Notes on the Trickery of Deepfakes

Kailyn Slater

Deepfakes remain an enigma to the news-literate public. Most confuse these deepfakes with cut-and-paste Photoshop video manipulation or Snapchat filters, rather than as algorithmically fabricated videos that utilize machine learning, found footage, and deep neural networks (Bates 2018). Communication scholars Chadwick and Vaccari argue that deepfakes are politically contextualized in ways that impact levels of uncertainty and trust in the news the public witnesses on social media. Understanding the very prescient presumption that a basic standard of truth can not be established due to the proclivity of false political rumors or “fake news” existing online, they conducted a survey utilizing the viral deepfake of actor Jordan Peele impersonating former President Barack Obama. In the video Peele is speaking as if he is Obama himself, easily recognizable as one of Peele’s classic impersonations and sitting at what is presumed to be the White House. The video begins with “Obama” in front of CGI, proclaiming calmly, yet pensively: “President Trump is a total and complete dipshit,” leaving viewers wondering if this was Obama himself talking. Obama is known for calling out Trump’s bullshit in his own neoliberal way, but to hear a possible representation of him say something this explicit and almost obvious about the current President is both visually and communicatively confusing. This eerily possible image of Obama begins to explain why Chadwick et al. chose to study this deepfake: this mechanism of trickery is easily translatable across contexts, and as such went viral after Buzzfeed News published an article about it in 2018.

While there are programs able to detect which aspects of these videos are artificially intelligent, they are not always reliable or accessible to the average user. Like most aspects of technocapitalism, the closest thing to accessible in this case requires the user to establish an understanding of artificial intelligence—most corporate projects are in testing phases, or are open-source amateur applications not bound by ethics. Programs like Google Duplex utilize machine learning within Alphabet’s data analytic framework to perform reverse engineering (Floridi 2018). Google Duplex claims it can detect the authenticity of a painting—a common example in AI research that is cringeworthy to those of us who know that paintings’ authenticity relative to the art world is determined by institutional capital — or fabricate an artificial voice for mobile assistants like Google Home (Floridi 2018). The latter aspect of Duplex, designed as a tool to literally assist by providing a voice from text, can conduct “natural” conversation to carry out “real world” tasks as well as distinguish between types of voices (Floridi 2018). Beyond commercially available technology, though, most viewers of deepfakes are not able to detect the difference unless it is visually obvious and in their face, or if they have seen enough CGI.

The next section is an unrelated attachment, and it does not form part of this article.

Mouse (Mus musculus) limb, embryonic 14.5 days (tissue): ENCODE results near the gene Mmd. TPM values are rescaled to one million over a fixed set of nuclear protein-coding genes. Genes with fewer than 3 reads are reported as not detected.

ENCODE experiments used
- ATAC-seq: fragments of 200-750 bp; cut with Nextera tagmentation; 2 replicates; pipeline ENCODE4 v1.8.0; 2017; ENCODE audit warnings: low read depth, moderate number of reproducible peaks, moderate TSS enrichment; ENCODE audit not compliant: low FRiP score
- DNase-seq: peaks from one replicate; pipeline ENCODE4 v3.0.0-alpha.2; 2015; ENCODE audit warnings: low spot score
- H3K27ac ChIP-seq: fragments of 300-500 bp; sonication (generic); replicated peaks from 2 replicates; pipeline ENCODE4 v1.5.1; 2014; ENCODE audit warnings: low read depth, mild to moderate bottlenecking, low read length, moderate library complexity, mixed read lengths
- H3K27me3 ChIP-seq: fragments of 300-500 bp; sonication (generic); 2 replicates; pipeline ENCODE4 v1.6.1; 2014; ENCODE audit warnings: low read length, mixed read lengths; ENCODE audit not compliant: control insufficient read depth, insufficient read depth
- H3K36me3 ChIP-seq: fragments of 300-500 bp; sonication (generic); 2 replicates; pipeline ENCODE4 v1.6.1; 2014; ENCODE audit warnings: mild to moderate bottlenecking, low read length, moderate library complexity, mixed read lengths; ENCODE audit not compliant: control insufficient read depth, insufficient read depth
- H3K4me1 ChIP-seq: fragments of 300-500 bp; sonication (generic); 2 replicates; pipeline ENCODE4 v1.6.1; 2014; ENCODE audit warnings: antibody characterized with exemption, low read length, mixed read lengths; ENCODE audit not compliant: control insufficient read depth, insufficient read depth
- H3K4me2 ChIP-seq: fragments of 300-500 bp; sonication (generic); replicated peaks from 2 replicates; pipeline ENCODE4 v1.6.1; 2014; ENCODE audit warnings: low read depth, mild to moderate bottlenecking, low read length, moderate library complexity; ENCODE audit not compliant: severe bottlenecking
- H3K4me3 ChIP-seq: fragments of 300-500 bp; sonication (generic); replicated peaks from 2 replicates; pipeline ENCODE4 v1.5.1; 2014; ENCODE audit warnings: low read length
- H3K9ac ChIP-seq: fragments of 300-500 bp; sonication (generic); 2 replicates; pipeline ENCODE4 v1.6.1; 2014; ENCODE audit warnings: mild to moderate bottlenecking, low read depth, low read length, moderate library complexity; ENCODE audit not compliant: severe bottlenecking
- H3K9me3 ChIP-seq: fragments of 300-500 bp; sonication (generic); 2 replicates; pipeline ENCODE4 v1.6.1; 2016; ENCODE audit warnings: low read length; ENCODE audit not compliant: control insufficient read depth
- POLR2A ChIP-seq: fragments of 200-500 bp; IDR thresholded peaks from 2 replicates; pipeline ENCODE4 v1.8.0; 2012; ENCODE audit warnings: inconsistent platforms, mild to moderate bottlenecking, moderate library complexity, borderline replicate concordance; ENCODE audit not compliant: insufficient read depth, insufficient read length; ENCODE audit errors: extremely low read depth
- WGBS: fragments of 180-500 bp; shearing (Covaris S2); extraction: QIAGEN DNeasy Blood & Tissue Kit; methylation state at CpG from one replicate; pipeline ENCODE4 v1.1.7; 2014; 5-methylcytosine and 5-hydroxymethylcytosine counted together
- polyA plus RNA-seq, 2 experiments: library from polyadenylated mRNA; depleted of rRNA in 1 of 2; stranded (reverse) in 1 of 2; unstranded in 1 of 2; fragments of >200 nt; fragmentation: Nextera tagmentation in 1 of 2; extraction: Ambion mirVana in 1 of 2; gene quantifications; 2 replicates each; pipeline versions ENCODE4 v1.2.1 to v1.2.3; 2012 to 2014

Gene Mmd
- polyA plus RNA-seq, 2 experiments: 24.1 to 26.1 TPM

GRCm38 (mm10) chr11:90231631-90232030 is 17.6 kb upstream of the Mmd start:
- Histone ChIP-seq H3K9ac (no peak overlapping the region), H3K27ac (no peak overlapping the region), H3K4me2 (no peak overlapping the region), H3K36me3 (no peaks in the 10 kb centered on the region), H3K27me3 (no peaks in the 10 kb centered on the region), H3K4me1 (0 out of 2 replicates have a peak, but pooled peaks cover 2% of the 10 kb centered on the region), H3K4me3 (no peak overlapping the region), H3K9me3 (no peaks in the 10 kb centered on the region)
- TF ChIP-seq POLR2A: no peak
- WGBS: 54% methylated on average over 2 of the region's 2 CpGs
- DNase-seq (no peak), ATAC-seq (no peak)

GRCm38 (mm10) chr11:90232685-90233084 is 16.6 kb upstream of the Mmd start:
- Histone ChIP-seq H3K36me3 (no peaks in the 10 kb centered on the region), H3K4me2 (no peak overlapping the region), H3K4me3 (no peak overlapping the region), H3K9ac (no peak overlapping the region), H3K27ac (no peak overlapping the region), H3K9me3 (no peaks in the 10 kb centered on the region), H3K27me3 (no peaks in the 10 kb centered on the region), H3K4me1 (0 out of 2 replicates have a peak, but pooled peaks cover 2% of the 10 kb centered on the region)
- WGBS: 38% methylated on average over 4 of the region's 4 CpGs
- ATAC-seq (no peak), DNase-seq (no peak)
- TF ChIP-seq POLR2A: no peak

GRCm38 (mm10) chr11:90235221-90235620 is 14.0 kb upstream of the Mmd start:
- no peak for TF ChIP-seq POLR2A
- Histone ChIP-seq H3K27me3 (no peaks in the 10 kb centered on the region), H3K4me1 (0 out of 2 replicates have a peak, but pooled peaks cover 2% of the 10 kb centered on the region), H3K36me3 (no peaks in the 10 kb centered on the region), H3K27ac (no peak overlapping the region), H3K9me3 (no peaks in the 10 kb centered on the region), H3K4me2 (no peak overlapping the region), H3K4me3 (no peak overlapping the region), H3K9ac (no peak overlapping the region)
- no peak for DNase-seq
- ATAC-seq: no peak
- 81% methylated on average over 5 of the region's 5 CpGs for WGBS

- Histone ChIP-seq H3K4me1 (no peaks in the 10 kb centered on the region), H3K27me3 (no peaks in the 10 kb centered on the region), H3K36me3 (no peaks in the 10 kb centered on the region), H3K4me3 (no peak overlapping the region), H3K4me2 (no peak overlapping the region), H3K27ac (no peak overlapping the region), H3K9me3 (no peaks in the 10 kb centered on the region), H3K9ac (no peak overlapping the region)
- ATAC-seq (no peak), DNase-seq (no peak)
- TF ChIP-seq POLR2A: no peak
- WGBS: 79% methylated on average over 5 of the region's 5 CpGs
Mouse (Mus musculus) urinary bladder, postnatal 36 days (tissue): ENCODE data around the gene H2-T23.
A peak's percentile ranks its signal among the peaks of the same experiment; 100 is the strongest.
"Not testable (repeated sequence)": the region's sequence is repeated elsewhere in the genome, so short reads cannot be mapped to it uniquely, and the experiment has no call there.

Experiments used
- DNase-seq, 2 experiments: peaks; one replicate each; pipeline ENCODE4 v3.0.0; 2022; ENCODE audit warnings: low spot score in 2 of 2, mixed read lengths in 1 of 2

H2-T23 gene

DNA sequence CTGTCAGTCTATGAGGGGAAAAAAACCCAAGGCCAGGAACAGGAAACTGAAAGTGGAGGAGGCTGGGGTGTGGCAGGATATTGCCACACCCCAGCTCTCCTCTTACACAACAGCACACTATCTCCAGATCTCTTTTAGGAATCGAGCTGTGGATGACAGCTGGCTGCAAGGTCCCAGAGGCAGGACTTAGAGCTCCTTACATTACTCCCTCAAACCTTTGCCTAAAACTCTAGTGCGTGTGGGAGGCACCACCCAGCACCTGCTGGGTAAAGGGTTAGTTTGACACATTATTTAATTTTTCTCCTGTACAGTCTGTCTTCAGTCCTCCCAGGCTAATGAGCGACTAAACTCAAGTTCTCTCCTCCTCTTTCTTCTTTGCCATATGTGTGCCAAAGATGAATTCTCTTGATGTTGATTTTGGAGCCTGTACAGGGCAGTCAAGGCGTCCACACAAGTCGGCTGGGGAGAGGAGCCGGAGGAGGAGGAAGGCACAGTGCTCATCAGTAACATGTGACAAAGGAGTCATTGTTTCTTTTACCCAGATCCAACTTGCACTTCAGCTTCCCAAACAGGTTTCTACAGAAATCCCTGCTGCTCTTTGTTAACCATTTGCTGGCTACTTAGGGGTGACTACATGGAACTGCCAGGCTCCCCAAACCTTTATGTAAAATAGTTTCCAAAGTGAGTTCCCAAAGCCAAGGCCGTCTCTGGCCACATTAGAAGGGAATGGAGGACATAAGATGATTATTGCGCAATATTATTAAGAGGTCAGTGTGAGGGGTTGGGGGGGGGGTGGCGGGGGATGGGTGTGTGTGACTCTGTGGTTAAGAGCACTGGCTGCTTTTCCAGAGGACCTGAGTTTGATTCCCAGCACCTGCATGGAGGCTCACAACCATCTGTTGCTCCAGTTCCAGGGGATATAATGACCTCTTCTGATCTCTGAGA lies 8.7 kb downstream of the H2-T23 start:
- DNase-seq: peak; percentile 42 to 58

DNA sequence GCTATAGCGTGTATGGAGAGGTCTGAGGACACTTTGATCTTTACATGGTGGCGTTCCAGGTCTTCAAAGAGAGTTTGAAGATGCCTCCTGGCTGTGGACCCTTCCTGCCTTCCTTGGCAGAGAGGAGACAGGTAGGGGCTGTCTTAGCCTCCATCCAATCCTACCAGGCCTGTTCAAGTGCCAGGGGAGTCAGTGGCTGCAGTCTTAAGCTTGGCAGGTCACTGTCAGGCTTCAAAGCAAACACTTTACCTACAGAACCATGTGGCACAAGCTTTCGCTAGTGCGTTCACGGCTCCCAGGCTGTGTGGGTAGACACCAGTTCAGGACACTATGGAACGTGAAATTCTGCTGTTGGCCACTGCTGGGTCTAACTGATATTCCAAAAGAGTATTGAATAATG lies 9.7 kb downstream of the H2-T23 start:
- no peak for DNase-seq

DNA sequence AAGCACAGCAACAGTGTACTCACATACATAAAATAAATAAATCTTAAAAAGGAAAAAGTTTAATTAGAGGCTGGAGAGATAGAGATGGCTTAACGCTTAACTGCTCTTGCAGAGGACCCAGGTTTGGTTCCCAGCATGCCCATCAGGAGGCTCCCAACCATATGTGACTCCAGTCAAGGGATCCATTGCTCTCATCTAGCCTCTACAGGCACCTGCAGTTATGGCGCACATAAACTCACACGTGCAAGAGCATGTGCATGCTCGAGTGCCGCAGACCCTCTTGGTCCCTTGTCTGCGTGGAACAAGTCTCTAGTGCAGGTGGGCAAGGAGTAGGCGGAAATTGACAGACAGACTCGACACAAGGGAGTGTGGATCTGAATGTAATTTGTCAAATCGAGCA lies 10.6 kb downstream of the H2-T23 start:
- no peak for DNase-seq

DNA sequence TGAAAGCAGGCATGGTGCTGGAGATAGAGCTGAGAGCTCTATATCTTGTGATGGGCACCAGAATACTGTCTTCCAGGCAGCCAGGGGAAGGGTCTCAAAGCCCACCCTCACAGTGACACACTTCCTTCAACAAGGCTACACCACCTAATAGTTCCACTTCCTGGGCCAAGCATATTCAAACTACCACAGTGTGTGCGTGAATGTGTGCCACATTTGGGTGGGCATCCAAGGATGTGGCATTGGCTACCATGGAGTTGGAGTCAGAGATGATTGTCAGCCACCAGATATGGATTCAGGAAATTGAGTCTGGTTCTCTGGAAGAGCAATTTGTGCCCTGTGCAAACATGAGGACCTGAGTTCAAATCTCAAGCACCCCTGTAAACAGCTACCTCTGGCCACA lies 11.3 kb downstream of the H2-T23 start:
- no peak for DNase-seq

Deepfake applications are becoming more available and refined, as more videos go viral and gain circulation on the web. With creating content in mind, experienced programmers know that it’s easier to construct a machine of your own control with a Windows operating system. Windows machines have less barriers to entry for the average user to gain access to complex machine learning protocols, video rendering software, and back-end development compared to any Mac OS. Those who know how to make a deepfake application, theoretically, should then be conscientious of the knowledge acquired of internet protocols relative to the average user; unfortunately, these folks tend to opt-out of design and history courses in the process. DeepFaceLab, with almost five thousand forks on Github, states that they want this kind of technology to exist without the intention of “denigrat[ing] or ... demean[ing] anyone” (Github 2019). FakeApp is similar, but boasts a more user-“friendly” interface (Zucconi 2019). As these tools become more accessible, who will decide how deepfakes are received by the media, as silly memes made by amateurs to cast aside or criminally tampered evidence in a public trial? Will there be ethical committees formed? More importantly, do deepfake creators actually feel an ethical responsibility to do right by both the technology and the subjects they’re distorting?